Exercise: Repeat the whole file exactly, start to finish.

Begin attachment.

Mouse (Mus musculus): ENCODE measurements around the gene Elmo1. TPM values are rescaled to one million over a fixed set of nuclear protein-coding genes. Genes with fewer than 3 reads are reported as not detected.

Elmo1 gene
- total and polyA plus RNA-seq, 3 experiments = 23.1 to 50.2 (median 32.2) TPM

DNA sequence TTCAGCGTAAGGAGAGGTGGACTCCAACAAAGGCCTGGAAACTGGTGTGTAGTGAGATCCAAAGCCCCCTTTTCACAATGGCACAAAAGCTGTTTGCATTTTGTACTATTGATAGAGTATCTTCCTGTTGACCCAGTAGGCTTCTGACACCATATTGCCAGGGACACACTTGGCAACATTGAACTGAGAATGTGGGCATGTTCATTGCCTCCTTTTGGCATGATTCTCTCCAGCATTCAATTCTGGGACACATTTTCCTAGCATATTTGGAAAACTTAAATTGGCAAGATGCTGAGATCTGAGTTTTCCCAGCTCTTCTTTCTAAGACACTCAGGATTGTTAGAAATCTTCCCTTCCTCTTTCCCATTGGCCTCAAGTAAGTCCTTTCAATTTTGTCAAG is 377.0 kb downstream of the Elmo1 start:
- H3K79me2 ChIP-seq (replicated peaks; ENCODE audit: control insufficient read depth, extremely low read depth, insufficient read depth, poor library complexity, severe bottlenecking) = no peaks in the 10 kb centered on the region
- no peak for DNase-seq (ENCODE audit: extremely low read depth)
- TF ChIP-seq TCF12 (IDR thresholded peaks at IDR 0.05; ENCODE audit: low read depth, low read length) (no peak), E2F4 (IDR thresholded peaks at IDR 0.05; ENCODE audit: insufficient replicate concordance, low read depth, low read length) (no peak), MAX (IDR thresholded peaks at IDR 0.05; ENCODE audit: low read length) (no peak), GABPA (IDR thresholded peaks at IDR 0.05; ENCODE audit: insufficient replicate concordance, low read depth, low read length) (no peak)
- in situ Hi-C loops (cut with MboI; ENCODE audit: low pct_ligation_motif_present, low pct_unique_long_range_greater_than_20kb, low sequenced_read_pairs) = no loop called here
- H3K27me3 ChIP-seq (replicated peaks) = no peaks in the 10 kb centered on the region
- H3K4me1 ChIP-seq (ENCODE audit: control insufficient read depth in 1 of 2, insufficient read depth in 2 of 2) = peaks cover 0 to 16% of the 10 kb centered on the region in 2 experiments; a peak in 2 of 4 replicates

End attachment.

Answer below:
Mouse (Mus musculus): ENCODE measurements around the gene Elmo1. TPM values are rescaled to one million over a fixed set of nuclear protein-coding genes. Genes with fewer than 3 reads are reported as not detected.

Elmo1 gene
- total and polyA plus RNA-seq, 3 experiments = 23.1 to 50.2 (median 32.2) TPM

DNA sequence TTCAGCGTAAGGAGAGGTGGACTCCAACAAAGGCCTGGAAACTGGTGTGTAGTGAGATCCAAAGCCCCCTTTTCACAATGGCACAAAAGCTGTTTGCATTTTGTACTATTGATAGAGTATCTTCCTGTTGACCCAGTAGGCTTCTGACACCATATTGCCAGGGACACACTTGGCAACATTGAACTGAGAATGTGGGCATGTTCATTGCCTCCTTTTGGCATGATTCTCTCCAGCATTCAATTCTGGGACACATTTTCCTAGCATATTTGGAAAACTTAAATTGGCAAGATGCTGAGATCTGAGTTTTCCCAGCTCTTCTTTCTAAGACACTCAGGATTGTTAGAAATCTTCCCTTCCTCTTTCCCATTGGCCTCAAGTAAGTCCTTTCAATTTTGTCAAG is 377.0 kb downstream of the Elmo1 start:
- H3K79me2 ChIP-seq (replicated peaks; ENCODE audit: control insufficient read depth, extremely low read depth, insufficient read depth, poor library complexity, severe bottlenecking) = no peaks in the 10 kb centered on the region
- no peak for DNase-seq (ENCODE audit: extremely low read depth)
- TF ChIP-seq TCF12 (IDR thresholded peaks at IDR 0.05; ENCODE audit: low read depth, low read length) (no peak), E2F4 (IDR thresholded peaks at IDR 0.05; ENCODE audit: insufficient replicate concordance, low read depth, low read length) (no peak), MAX (IDR thresholded peaks at IDR 0.05; ENCODE audit: low read length) (no peak), GABPA (IDR thresholded peaks at IDR 0.05; ENCODE audit: insufficient replicate concordance, low read depth, low read length) (no peak)
- in situ Hi-C loops (cut with MboI; ENCODE audit: low pct_ligation_motif_present, low pct_unique_long_range_greater_than_20kb, low sequenced_read_pairs) = no loop called here
- H3K27me3 ChIP-seq (replicated peaks) = no peaks in the 10 kb centered on the region
- H3K4me1 ChIP-seq (ENCODE audit: control insufficient read depth in 1 of 2, insufficient read depth in 2 of 2) = peaks cover 0 to 16% of the 10 kb centered on the region in 2 experiments; a peak in 2 of 4 replicates